Willemstad. View from Punda to Otrabanda.
Willemstad. View from Punda to Otrabanda.
So, I almost jumped out of joy when I found a Thai restaurant in Otrabanda. I noticed it from the main road linking my hotel with the capital. I couldn’t believe that I noticed it so late. I was on that road many times. Well, I didn’t actually see it, I just saw a billboard advertising it. Since it was my birthday, decided to find it and treat myself. I chose to linger in town long enough so the restaurant would open for the evening. In the meantime, the setting sun produced stupendous light conditions for photographing the historic Willemstad waterfront. When I went back to find the restaurant, I let myself wander off. And I almost got lost. I astoundingly remained confident and when I felt (opposite to knew), it was time, I made a left turn, and... found myself on the right track!

I had the usual Thai - green curry. It was good and the chef must have been Thai himself. It was a good birthday dinner. When they found out about my birthday, I got a free ice-cream for desert! Ha!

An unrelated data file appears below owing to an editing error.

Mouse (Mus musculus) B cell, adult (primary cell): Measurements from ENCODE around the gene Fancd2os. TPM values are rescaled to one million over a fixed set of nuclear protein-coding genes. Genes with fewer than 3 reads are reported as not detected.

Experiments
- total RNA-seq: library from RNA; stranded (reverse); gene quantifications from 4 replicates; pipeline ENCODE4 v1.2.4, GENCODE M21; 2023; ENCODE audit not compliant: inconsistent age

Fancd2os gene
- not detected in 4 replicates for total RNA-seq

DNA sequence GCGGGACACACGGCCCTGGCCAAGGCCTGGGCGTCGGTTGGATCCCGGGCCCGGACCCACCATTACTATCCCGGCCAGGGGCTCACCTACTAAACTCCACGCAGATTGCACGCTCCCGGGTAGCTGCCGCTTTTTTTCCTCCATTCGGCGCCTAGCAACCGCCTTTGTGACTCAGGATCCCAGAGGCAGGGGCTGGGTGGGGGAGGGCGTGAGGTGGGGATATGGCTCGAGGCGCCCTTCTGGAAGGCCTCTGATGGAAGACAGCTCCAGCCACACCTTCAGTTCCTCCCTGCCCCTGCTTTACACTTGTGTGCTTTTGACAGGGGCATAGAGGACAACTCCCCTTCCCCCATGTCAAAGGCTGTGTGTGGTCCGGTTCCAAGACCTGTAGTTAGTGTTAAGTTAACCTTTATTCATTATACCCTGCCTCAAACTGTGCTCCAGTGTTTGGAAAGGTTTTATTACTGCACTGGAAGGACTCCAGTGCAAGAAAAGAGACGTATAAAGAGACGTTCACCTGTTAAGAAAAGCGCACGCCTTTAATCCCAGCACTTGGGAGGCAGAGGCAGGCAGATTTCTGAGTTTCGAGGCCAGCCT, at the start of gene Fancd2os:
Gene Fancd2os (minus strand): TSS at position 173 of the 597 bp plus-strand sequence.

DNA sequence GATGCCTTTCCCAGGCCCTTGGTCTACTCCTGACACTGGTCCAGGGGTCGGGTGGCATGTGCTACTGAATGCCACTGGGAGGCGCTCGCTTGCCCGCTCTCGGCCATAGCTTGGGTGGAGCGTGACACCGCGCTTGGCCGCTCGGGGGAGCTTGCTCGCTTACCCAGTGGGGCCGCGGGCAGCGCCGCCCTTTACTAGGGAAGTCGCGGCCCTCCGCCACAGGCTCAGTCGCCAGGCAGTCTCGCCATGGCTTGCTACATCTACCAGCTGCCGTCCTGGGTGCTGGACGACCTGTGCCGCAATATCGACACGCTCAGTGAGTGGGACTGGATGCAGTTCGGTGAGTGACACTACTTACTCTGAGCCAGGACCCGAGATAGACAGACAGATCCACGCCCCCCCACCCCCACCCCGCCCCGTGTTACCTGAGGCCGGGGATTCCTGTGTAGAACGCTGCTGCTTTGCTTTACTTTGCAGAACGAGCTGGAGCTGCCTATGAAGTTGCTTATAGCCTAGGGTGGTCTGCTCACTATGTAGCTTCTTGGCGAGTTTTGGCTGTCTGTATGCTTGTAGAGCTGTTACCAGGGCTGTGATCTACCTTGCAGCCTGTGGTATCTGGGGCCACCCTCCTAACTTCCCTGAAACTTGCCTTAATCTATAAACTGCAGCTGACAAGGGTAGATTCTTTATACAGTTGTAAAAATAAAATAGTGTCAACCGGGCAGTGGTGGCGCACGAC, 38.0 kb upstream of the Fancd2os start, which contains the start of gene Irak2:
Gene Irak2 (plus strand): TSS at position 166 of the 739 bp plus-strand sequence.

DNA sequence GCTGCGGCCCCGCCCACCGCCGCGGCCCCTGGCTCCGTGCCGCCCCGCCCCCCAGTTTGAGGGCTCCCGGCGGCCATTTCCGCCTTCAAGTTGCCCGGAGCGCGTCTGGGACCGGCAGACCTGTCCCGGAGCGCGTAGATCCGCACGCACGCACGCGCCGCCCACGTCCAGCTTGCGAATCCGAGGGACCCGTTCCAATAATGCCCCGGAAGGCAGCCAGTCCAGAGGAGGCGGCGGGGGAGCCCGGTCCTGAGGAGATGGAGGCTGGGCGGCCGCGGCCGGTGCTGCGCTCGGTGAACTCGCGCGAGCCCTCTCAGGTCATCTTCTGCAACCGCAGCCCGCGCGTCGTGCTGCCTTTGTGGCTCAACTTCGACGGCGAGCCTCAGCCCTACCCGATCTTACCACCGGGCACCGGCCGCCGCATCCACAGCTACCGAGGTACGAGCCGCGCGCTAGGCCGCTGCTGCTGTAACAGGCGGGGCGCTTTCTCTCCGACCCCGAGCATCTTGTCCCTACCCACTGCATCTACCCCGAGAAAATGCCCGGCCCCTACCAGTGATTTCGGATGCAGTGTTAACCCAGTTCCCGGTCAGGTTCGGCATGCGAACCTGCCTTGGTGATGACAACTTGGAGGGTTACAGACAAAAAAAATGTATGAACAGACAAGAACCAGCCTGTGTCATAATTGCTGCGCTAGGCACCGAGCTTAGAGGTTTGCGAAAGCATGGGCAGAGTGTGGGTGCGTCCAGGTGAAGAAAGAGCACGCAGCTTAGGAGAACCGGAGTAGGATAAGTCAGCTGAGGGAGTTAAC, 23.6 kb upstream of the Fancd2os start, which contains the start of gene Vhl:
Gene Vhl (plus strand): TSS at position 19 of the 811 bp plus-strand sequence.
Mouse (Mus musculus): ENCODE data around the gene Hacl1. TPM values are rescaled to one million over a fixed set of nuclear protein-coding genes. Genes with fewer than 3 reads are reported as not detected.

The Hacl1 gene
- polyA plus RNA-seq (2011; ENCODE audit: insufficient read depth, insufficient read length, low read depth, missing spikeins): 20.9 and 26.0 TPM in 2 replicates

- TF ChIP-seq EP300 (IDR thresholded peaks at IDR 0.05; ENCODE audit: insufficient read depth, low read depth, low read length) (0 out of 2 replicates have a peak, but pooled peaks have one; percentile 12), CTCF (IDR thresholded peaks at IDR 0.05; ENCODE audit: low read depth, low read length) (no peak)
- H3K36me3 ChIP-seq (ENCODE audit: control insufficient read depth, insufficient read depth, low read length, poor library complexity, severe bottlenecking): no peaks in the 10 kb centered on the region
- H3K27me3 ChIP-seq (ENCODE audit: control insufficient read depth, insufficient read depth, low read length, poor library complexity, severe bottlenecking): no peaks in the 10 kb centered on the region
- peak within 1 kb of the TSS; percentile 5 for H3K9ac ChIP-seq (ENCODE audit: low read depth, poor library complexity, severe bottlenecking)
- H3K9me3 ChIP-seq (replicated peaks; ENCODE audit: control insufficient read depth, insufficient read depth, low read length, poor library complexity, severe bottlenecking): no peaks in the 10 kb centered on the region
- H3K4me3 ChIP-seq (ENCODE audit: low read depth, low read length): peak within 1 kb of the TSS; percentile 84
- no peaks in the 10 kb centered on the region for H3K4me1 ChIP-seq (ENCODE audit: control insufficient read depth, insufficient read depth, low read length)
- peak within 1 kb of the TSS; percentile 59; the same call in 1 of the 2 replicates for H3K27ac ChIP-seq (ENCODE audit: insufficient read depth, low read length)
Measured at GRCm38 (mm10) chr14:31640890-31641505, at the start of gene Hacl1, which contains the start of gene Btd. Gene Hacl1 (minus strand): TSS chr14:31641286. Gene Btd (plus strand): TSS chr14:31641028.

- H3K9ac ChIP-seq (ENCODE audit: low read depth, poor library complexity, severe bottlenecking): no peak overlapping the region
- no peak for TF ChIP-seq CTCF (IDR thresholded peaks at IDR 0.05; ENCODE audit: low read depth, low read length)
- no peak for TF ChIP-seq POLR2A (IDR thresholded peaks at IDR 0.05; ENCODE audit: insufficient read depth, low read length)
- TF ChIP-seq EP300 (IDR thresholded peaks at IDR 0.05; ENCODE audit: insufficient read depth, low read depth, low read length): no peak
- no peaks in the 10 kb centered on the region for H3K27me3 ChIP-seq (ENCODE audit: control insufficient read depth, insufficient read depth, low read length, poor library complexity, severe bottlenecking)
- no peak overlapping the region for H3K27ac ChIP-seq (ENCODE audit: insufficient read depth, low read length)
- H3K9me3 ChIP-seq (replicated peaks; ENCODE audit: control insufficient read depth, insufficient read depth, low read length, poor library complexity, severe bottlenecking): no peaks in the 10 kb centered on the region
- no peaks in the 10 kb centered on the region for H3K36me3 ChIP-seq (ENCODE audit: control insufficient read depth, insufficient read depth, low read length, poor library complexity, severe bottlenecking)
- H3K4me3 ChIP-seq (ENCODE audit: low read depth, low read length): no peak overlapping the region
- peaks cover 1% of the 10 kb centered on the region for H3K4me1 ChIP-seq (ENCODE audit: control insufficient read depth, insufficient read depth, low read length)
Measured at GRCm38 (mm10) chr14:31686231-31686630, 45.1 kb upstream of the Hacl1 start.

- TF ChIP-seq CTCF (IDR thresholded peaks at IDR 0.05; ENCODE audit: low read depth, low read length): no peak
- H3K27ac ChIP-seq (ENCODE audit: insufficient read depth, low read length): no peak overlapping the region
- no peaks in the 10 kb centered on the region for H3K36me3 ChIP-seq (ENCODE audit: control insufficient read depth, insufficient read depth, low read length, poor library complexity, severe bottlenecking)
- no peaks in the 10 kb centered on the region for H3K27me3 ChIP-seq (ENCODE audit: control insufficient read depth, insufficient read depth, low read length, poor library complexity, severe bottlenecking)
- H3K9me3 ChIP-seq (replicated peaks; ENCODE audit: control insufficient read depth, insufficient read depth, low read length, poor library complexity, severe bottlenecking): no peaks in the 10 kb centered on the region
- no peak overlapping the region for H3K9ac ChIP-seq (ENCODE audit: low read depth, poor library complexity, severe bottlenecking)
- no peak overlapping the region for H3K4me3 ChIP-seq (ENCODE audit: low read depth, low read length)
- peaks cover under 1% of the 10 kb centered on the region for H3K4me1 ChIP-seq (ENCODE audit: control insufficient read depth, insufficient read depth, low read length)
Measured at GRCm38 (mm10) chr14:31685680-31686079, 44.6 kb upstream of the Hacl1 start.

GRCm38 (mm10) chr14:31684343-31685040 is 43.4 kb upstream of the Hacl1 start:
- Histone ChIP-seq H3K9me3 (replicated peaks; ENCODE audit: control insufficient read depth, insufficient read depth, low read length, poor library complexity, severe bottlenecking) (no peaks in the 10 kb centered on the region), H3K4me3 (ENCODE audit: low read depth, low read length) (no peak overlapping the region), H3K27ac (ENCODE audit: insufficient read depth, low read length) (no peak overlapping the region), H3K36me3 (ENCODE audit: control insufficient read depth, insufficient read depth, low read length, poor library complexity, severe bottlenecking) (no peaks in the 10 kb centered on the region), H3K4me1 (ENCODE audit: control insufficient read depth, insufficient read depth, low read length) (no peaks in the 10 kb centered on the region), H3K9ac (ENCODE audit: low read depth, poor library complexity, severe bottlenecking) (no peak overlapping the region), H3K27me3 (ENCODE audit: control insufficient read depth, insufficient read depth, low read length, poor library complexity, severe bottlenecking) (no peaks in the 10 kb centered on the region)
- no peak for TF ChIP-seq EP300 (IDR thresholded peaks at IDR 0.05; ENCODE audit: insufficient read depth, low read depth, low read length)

Other recommendations:
Willemstad. Otrabanda.
Willemstad. Otrabanda.
Connections between the other islands was not great. Astonishingly, there was no boat service. The ABC islands were crying for a high speed ferry link between them, but instead, there was this extremely overpriced air service only by the Dutch Antilles Express (DAE). The DAE as a monopolist charged whatever they wanted. The twenty minute flight between Aruba and Curaçao was $125!

Iguana stew, served among other places at Jaanchi Christiaan restaurant in Westpunt, was something one can try on Curaçao. I tried and... I regretted it. The sauce was fine but the meat was very unpleasantly chewy. I mention it now, but I’d rather forget about it. But this is me. I’m sure it’s a matter of taste...

Published on Saturday April 12th, 2008

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Fri, Apr 25 2008 - 01:01 AM rating by jorgesanchez

Good report, better than a tourist guide

Tue, Apr 15 2008 - 02:35 AM rating by ravinderkumarsi

i m really glad that so many excellent report from you , were u a reporter before ,hahahhaa just kidding , i am glad to read all your reports

Mon, Apr 14 2008 - 01:43 AM rating by rangutan

Great island adventure! [4.4]

Sun, Apr 13 2008 - 07:10 AM rating by marianne

Another great read

Sun, Apr 13 2008 - 05:38 AM rating by davidx

You do get around! Interesting and informative as always.